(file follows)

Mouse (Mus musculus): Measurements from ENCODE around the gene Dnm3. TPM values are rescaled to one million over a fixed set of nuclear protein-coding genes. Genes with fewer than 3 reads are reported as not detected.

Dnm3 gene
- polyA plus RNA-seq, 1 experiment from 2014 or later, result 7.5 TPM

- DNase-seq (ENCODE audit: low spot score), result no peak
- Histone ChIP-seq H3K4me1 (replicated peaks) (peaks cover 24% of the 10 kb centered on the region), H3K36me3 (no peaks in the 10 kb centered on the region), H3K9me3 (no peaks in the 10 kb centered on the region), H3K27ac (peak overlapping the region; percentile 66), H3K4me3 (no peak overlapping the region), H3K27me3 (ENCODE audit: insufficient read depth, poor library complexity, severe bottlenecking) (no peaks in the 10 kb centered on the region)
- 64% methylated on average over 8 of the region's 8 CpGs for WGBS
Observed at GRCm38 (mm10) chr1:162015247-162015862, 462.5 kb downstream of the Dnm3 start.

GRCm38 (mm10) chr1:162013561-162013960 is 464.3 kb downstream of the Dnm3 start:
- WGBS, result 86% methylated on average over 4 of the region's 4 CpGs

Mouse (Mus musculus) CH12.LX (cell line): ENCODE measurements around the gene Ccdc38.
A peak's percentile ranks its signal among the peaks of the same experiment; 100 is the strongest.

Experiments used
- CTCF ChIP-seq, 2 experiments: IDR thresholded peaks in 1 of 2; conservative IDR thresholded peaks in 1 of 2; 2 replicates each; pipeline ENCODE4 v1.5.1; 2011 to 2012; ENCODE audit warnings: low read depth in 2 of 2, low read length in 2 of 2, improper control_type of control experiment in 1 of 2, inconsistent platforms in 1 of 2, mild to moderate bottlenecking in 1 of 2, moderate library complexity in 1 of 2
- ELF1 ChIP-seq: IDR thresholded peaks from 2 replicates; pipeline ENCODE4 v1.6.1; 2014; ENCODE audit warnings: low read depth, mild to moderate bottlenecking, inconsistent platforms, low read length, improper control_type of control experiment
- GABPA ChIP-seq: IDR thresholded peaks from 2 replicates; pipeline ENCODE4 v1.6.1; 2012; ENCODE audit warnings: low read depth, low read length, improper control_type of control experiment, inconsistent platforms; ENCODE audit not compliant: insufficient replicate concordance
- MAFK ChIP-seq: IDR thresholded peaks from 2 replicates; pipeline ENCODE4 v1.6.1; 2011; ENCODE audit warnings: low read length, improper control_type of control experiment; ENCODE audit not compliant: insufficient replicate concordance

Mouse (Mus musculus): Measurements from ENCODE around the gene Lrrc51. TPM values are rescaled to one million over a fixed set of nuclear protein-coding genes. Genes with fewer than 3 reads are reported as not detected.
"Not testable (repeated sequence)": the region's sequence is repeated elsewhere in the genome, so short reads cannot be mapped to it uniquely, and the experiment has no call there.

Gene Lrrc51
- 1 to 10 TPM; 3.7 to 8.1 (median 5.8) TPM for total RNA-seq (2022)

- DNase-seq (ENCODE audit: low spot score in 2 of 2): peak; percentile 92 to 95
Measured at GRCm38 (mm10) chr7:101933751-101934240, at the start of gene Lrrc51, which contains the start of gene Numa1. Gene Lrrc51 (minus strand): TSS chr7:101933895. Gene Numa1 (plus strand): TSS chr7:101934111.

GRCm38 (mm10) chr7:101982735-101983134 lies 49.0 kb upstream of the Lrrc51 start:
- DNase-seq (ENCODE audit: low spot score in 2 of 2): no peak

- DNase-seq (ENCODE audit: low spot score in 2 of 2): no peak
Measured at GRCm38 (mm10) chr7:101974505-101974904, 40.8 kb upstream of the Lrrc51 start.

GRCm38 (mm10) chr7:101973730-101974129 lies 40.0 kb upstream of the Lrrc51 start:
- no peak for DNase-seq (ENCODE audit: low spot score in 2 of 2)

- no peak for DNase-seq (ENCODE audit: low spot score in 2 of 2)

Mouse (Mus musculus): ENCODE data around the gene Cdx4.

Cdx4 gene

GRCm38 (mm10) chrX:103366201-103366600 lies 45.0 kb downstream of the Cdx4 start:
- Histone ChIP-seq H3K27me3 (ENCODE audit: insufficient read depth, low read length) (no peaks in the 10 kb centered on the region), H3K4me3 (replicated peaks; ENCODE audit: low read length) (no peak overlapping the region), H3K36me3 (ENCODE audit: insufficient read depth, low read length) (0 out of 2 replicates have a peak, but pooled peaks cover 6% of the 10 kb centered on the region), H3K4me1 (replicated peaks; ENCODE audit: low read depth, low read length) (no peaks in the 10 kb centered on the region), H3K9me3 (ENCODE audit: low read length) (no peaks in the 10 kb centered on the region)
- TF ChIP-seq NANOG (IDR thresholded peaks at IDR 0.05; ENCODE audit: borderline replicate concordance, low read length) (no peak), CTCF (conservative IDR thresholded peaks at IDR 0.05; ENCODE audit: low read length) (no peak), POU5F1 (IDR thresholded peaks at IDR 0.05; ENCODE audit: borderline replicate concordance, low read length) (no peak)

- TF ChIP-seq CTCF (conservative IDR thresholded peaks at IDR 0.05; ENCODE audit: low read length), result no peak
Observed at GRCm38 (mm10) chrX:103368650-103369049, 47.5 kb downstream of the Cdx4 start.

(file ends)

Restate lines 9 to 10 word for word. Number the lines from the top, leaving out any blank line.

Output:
- WGBS, result 86% methylated on average over 4 of the region's 4 CpGs

Mouse (Mus musculus) CH12.LX (cell line): ENCODE measurements around the gene Ccdc38.